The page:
Cockermouth Tourist Information
Cockermouth, the birthplace of the poet William Wordsworth, stands on the fringes of the northern Lake District, a few miles from the wide horizons and freedom of the Solway Coast and within sight of one of Nature's pleasure grounds of fells and lakes.
Cockermouth is quieter than its larger neighbour of Keswick but nonetheless the close knit thriving community of around 8ooo is well served by a broad mix of traditional shops, stores, cafés, restaurants, pubs, 4 Banks and a Post Office all gathered on or around the main street.
Cockermouth is a doorway to the open countryside of Lorton Vale and beyond to the lakes of Bassenthwaite, Buttermere, Crummock Water, Loweswater and to the beauty and wildlife of a Heritage Coast and the flora and fauna along the Solway Firth.
When it comes to “things to see and do”, the visitor is spoilt for choice. Beginning in April and throughout the summer and autumn months, Cockermouth together with nearby towns and villages stage a range of events including “rock” festivals, carnivals, beer festivals, music and drama, agricultural shows, a Georgian Fair and classic vehicle displays. However, this is an all year round destination of a town which appreciates the needs of dedicated and independent minded climbers, walkers and cyclists who arrive to enjoy the challenges and spectacular scenery even on the coldest and shortest days. Cockermouth is a town to which the maxim “arrive as a guest and leave as a friend” readily applies. Please browse our Cockermouth Accommodation Page for a selection of accommodations and our Local Events and Lake District attractions for family fun and entertainment.
How to get there:
By rail: The nearest mainline railway stations are Penrith and Carlisle. Whitehaven and Workington are the nearest on the Cumbria Coast Line. Bus connections to Cockermouth.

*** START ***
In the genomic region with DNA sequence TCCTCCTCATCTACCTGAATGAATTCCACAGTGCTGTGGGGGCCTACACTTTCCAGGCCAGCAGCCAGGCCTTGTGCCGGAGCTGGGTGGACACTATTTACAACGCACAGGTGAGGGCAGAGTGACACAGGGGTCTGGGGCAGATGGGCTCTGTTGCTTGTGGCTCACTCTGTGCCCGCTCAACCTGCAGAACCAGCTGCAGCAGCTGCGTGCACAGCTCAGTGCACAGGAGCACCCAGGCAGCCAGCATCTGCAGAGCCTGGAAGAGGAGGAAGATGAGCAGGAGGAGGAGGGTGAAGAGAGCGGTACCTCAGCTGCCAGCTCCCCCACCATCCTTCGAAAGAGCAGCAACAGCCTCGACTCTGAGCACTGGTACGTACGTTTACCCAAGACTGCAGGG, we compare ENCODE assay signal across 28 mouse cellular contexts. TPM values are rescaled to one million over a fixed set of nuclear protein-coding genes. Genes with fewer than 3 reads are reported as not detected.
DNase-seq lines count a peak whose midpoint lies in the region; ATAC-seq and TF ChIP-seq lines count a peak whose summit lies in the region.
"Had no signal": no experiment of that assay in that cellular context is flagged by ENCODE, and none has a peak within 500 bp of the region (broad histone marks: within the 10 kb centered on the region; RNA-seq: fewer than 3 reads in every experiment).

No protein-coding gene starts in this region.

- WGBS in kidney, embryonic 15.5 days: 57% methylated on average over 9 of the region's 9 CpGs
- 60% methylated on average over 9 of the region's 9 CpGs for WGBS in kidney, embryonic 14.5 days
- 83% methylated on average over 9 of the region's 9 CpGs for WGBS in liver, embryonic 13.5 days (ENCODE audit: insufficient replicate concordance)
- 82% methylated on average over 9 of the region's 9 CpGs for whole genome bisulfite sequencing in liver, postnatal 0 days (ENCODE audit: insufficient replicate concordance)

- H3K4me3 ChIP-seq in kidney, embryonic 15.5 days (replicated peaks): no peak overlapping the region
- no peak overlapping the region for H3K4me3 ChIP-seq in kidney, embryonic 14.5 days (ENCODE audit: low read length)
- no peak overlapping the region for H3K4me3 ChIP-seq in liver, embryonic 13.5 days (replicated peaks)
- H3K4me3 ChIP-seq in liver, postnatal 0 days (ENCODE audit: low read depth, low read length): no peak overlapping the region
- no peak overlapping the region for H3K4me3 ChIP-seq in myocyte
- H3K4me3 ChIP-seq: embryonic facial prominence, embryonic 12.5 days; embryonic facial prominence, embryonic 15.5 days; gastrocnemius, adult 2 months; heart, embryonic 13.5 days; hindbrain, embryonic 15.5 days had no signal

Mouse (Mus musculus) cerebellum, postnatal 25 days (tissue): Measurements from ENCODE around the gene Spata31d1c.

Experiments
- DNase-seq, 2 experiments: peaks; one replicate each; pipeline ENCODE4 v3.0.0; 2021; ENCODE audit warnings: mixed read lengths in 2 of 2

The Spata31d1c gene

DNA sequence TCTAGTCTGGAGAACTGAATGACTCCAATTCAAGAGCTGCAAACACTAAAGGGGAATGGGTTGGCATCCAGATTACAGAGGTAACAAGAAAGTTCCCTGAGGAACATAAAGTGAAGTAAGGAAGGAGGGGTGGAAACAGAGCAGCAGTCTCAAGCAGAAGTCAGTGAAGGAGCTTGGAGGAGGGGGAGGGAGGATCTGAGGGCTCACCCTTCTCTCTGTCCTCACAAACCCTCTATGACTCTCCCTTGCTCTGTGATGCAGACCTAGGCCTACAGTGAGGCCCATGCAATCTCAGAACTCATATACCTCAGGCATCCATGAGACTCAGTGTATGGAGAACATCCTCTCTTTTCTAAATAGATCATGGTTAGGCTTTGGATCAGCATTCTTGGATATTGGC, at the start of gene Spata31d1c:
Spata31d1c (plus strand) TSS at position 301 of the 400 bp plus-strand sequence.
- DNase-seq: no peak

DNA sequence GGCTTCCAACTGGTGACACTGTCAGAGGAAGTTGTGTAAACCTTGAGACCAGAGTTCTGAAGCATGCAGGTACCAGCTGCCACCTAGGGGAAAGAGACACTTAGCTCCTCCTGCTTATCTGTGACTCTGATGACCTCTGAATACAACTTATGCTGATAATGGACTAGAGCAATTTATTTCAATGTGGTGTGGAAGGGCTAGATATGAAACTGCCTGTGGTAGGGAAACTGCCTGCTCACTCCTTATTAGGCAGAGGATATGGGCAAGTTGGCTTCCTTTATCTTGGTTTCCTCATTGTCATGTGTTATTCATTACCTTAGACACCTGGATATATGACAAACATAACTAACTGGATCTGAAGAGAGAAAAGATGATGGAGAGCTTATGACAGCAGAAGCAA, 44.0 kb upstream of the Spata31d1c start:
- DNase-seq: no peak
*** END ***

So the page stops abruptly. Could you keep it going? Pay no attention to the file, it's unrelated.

By Bus: Regular services to and from Penrith, Whitehaven, Workington, Wigton, Keswick.
By road: Leave M6 at J40 and follow A66 via Keswick.
Or, from Carlisle take the A595 roman road to Cockermouth.
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This is one of the Lake District and Cumbria’s best known locations. The building was renovated in 2003 and re-opened to the public in the following year. A recreation of an 18th C working kitchen and family rooms are the result of painstaking work and attention to detail. Those making wedding preparations may be interested to know the house is opening up its interior and gardens to grooms, brides and couples for wedding photographs.
Percy House Gallery
The Gallery, a 14th C building of low ceilings and exposed beams specializes in exhibitions by artists of the Lake District and Cumbria. The displays feature jewellery, textiles, glassware, ceramics, metal ware, paintings and photographs.
The towns well known brewery produces a wide range of ales including Jennings Bitter, the favourite of the Lake District and Cumbria. There are Brewery Tours throughout the year and for those with discriminating palates, the opportunity to sample some of the finest is a welcome feature.
It is not far to the wild unspoilt area of the North West coastline of Cumbria. This area of outstanding natural beauty is particularly important for the preservation and care of bird life, diverse plants and animal habitat.
Vale of Lorton